W3C home > Mailing lists > Public > xml-dist-app@w3.org > January 2002

RE: FW: Why web-style session state management doesn't work for web services, methinks

From: Mullins, Chalon <Chalon.Mullins@schwab.com>
Date: Wed, 23 Jan 2002 12:17:09 -0700
Message-ID: <72796EB188CDD411A7BF0002A52CAC16075C510F@N1026SMX>
To: "'David Orchard'" <david.orchard@bea.com>, "'xml-dist-app'" <xml-dist-app@w3.org>
It's very important to us that this protocol not be overly dependent on
features/facilities of a particular transport.  We are already looking at
cases, for example, where we might have a single service that connects over
HTTP to another service for a source of information, and replies over MQ.
We need solutions that will not only work on multiple transports, but
interoperate across transports.

No -- you don't need to push the full context around, but you don't have to
do you, as long as there is a standard way to pass around the information
needed to retrieve the context.  This is how we use cookies at present for
our purely HTTP based services.  So, I think this is really about how you
can provide the right context to a client, so it can pass it back to you so
you can reconstitute the correct state of the conversation.

If this is handled in the transport binding, I guess that's OK -- as long as
it's clear how to handle the cross transport hop scenario noted above.  In
similar cases involving messaging here, however, we have found the idea of
including context inside the message envelope useful for just this reason.

-----Original Message-----
From: David Orchard [mailto:david.orchard@bea.com]
Sent: Wednesday, January 23, 2002 10:54 AM
To: 'xml-dist-app'
Subject: RE: FW: Why web-style session state management doesn't work for
web services, methinks

I can't see web services pushing the full context between sender and
receiver just to manage state.  Then the server/receiver is subject to the
whims of the sender, a key security consideration.  The receiver will want
to control the contents of the state, it's timeout, the # of them,
passivation to disk, etc.

Also, if you push the state management to the sender, all you've done is
move the problem of storing the bag of bits around.  The sender would have
to store the entire context of each receiver it's talking to.  The web model
especially works because it is optimized in this way (and in sooo many
others) to place minimal constraints upon the client and be robust in case
of malformed and/or numerous clients.

So the cookie model (opaque IDs controlled by receivers and returned to
senders) is a useful model for web service session management, methinks.  It
doesn't work for truly asynch services as the receiver may not be able to
get ID back to the sender - but it certainly works for HTTP interactions.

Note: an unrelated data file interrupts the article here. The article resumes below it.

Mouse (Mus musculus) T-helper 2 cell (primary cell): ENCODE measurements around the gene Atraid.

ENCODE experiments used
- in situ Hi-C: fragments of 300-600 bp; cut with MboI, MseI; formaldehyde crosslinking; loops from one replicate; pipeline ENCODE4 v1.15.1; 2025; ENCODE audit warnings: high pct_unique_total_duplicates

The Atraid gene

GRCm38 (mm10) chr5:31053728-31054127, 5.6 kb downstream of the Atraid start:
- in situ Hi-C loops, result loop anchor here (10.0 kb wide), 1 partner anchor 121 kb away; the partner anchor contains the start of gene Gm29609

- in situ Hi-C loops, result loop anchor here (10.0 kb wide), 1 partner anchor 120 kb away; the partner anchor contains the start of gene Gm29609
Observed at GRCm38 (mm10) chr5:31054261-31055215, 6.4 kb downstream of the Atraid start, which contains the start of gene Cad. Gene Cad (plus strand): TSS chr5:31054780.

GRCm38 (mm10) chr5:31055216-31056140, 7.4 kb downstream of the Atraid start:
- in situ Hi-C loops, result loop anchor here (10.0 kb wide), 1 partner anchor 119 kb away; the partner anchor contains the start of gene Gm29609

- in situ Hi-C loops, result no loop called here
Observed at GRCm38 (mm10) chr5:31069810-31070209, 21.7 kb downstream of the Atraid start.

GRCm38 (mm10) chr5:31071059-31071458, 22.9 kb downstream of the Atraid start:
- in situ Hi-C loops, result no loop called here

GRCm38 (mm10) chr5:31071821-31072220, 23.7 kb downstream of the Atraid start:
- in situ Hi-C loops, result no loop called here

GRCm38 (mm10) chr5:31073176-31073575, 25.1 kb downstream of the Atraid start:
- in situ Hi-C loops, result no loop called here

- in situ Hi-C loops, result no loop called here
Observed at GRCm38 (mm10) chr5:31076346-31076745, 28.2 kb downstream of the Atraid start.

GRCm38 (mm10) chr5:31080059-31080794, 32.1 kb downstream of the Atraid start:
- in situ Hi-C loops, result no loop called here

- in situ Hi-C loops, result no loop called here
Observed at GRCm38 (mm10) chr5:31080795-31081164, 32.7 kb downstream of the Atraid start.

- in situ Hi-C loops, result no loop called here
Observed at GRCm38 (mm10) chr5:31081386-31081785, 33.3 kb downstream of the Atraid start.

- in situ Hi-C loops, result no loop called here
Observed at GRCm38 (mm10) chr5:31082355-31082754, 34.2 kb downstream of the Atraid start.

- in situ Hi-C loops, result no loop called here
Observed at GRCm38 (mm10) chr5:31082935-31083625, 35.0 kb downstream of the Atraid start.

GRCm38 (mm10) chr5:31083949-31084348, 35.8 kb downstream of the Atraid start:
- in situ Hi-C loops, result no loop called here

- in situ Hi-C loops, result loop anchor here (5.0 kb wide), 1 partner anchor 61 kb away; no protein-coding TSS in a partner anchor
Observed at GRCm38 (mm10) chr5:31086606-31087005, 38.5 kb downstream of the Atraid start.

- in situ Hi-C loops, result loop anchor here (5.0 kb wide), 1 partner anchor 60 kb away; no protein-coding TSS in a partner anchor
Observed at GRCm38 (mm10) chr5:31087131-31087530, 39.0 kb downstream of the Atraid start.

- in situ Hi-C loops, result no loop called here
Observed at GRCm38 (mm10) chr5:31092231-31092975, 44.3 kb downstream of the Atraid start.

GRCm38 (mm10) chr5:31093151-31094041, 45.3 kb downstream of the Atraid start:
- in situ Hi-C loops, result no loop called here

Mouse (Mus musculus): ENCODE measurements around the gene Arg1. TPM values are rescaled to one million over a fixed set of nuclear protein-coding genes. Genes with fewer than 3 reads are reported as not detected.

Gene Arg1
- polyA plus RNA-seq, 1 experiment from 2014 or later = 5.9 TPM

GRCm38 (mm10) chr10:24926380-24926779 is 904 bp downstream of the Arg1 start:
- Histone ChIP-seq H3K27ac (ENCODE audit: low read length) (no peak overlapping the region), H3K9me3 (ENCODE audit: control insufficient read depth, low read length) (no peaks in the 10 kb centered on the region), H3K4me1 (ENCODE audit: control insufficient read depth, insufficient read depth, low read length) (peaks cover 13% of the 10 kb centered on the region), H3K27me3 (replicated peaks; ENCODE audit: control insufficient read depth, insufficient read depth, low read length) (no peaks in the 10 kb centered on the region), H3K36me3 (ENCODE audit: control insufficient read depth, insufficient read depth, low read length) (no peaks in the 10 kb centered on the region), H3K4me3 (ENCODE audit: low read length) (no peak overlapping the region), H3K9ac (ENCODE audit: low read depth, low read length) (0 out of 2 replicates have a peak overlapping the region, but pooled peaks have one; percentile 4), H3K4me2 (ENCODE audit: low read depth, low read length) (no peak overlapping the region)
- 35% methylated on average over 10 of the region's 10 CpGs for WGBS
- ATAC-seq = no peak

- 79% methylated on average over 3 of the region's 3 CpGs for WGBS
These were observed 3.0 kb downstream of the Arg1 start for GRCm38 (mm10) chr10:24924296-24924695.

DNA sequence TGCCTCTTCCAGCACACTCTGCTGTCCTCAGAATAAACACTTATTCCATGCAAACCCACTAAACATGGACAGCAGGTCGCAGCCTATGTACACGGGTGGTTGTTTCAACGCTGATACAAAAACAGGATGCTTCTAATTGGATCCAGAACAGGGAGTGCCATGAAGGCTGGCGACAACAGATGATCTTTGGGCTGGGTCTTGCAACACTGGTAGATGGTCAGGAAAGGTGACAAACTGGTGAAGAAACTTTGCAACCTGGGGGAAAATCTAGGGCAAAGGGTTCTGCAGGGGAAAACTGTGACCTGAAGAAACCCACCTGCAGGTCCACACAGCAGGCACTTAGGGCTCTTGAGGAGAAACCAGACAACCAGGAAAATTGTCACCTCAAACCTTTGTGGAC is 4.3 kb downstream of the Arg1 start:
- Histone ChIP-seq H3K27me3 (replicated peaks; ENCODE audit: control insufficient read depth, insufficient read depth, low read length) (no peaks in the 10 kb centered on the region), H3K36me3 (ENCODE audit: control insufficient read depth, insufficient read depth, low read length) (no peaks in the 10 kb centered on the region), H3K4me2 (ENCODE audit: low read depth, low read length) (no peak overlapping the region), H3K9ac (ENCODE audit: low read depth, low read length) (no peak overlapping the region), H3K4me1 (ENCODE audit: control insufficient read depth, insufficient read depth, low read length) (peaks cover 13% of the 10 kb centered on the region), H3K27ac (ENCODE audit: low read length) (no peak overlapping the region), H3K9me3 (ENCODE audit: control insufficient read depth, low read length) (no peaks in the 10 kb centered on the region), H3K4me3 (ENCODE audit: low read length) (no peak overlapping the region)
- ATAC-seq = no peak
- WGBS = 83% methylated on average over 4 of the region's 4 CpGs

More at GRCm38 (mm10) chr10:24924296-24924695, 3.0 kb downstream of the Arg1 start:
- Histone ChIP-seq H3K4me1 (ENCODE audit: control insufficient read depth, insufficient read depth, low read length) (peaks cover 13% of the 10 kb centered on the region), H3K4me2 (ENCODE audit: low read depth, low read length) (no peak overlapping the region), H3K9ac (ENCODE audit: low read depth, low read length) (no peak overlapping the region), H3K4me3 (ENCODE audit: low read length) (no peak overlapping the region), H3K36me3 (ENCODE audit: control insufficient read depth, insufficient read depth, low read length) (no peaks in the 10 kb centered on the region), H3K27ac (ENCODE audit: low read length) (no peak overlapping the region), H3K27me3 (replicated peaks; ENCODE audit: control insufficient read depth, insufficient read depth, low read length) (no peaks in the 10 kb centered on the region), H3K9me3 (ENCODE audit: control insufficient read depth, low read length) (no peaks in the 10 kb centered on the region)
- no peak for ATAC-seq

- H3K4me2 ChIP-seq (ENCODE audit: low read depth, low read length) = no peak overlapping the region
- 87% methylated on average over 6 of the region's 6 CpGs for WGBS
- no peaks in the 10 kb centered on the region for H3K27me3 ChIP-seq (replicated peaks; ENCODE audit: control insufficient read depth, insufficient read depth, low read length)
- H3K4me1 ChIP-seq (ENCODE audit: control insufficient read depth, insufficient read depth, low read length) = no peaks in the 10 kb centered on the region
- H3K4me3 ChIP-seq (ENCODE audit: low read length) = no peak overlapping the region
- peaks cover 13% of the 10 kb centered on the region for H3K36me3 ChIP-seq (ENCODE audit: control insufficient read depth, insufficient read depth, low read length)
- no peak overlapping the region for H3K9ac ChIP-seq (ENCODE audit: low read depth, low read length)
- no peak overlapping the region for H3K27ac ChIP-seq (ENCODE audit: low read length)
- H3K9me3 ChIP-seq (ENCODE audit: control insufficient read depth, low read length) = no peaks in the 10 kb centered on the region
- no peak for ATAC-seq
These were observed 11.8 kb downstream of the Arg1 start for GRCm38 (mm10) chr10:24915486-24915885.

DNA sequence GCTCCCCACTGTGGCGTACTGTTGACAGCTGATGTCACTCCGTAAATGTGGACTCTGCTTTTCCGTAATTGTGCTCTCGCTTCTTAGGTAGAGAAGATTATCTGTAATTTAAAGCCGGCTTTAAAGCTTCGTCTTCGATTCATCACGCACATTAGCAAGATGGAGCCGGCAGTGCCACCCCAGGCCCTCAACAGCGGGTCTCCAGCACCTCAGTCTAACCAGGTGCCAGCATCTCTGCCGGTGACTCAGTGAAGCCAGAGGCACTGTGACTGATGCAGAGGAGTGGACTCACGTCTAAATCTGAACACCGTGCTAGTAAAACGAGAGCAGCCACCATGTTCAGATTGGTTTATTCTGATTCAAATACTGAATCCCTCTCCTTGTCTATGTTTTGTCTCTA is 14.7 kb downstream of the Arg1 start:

Presumably HTTP is the most common transport for web services.


> -----Original Message-----
> From: xml-dist-app-request@w3.org
> [mailto:xml-dist-app-request@w3.org]On
> Behalf Of John J. Barton
> Sent: Wednesday, January 23, 2002 10:34 AM
> To: Clemens Vasters; 'xml-dist-app'
> Subject: Re: FW: Why web-style session state management
> doesn't work for
> web services, methinks
> At 08:24 PM 1/18/2002 +0100, Clemens Vasters wrote:
> <snip>
> >----
> >
> >Now, thinking about this, I have come to the conclusion that the
> >web-style approach to state management using any of these three
> >techniques is (!) utter nonsense (!), because they are all based on a
> >completely wrong assumption. They still assume that the client is
> >completely dumb and just smart enough to push back an opaque
> value that
> >the server is providing. It is also based on the assumptions that the
> >transport is HTTP and that web service call sequences are never
> >cascading.
> Actually I think that dumb clients and the storage of opaque
> content in service offerings (downloaded web pages) by servers
> are key reasons for web technology success.  The approach prevents
> clients from being bound to one kind of web service and it allows
> servers to avoid maintaining session state by sending context back
> to the client.  The first advantage supports spontaneous interaction:
> I don't need a book-buying app to use Amazon.com and Amazon.com can
> sell software without a new distribution of their amazon app.  The
> second advantage aids scaling as servers avoid storing a zillion
> partial transactions.
> <more cut>
> >Therefore it's my current state of opinon, that a SOAP header is
> >required that defines the current call context and the context origin
> >that must be understood by all state managing services.
> >
> >To illustrate my point:
> >
> ><ctx:context contextId="uuid:0B4E71D0-5383-4db2-9BA5-EE17B7E46627"
> >              contextExpires="2001-18-01T23:00:00+01:00"
> >              soap:mustUnderstand="1"
> >
> xmlns:ctx="urn:schemas-newtelligence-com:soap:contexts"/>
> Looks like a cookie to me.
> ______________________________________________________
> John J. Barton          email:  John_Barton@hpl.hp.com
> http://www.hpl.hp.com/personal/John_Barton/index.htm
> MS 1U-17  Hewlett-Packard Labs
> 1501 Page Mill Road              phone: (650)-236-2888
> Palo Alto CA  94304-1126         FAX:   (650)-857-5100
Received on Wednesday, 23 January 2002 14:18:21 UTC

This archive was generated by hypermail 2.4.0 : Friday, 17 January 2020 23:11:45 UTC